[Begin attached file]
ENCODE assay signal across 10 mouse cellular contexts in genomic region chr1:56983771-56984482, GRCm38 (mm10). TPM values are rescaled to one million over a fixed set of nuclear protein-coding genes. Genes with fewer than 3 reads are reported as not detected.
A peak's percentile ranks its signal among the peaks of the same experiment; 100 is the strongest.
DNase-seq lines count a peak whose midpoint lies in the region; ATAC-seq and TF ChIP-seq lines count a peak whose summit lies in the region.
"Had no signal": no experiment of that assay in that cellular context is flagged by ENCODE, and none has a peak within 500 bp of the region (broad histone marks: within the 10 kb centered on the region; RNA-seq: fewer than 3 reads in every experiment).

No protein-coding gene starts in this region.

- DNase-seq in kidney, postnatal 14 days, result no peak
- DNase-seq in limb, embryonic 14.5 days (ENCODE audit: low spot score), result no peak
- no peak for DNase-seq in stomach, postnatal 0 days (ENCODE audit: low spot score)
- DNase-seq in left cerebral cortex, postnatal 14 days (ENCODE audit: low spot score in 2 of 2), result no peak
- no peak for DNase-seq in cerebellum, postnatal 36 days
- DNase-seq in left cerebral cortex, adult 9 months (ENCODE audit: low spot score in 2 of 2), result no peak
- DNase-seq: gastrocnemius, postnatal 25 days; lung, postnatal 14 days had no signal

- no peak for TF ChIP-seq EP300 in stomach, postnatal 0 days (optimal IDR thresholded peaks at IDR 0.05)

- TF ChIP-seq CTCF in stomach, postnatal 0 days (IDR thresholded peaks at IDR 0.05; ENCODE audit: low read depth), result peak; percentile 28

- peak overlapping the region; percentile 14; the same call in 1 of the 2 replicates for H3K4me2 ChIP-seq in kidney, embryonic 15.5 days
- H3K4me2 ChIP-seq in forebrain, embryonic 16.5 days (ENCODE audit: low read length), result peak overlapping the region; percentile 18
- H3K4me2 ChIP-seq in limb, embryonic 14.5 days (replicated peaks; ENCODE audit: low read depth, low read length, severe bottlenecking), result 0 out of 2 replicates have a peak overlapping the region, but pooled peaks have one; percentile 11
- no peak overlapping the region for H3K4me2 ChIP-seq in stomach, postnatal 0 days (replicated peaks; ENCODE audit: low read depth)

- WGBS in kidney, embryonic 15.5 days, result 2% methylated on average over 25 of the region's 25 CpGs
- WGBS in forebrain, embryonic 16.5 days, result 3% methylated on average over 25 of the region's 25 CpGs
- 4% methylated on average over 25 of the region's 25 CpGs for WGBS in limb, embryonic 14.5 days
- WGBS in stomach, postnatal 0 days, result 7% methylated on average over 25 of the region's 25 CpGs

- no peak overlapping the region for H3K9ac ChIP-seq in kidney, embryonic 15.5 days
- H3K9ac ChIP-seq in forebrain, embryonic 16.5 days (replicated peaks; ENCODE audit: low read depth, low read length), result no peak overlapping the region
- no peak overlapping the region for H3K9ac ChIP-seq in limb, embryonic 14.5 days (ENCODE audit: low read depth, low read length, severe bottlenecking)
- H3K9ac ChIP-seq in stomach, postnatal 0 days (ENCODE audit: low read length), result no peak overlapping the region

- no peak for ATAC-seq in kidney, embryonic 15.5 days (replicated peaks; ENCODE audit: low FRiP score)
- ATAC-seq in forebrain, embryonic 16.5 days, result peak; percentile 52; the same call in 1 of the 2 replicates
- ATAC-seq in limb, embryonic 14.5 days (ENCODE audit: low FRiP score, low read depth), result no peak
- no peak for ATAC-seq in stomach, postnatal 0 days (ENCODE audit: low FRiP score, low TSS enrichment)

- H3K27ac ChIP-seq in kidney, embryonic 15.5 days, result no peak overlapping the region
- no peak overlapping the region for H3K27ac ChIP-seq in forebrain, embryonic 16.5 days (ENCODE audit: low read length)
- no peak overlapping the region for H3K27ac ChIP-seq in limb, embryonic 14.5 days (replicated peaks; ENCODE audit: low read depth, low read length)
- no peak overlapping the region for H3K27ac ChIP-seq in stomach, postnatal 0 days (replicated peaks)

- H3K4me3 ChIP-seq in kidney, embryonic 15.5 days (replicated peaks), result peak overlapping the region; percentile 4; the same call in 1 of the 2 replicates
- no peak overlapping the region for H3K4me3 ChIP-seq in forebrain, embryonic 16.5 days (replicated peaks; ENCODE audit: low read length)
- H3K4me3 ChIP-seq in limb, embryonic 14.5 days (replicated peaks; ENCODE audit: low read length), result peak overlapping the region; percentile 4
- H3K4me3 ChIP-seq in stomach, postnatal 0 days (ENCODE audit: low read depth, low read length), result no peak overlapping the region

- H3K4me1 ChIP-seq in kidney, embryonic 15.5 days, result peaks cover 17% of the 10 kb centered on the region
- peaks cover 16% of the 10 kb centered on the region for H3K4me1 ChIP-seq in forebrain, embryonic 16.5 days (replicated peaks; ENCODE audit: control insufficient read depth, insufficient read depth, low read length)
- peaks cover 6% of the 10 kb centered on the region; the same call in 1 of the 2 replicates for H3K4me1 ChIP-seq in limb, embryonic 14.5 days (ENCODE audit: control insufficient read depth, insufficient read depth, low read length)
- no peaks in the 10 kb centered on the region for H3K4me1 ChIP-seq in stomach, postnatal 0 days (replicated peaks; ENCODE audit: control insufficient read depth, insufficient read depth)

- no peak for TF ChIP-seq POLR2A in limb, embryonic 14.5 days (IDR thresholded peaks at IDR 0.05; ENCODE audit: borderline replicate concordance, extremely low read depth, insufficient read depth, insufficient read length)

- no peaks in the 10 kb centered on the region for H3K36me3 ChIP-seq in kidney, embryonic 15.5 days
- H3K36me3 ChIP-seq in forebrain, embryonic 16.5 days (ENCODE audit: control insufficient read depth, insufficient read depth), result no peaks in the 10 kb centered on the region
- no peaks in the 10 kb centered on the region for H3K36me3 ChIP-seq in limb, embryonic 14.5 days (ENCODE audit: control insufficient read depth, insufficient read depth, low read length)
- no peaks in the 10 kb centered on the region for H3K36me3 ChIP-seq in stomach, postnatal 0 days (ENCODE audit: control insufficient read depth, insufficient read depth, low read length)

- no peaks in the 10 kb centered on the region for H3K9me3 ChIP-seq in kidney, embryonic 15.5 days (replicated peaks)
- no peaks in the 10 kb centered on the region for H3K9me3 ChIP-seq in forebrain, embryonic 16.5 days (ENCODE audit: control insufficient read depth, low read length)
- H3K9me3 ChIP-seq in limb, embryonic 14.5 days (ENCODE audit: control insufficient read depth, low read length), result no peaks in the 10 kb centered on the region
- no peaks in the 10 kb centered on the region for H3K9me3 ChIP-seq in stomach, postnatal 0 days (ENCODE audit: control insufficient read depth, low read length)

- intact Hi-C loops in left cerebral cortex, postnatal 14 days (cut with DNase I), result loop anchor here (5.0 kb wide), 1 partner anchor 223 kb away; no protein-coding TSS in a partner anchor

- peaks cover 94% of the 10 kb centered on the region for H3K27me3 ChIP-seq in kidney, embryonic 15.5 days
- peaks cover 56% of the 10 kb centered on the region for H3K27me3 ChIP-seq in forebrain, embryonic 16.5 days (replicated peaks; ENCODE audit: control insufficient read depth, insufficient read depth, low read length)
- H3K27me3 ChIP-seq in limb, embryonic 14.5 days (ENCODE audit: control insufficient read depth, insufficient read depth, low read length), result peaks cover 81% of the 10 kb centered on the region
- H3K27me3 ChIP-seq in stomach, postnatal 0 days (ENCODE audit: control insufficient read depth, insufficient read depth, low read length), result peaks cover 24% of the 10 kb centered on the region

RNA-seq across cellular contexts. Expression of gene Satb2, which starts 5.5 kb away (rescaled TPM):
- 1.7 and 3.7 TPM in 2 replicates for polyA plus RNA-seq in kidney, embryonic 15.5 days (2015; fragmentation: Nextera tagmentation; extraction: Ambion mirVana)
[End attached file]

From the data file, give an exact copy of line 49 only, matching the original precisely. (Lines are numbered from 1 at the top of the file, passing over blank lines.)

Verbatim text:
- no peaks in the 10 kb centered on the region for H3K9me3 ChIP-seq in forebrain, embryonic 16.5 days (ENCODE audit: control insufficient read depth, low read length)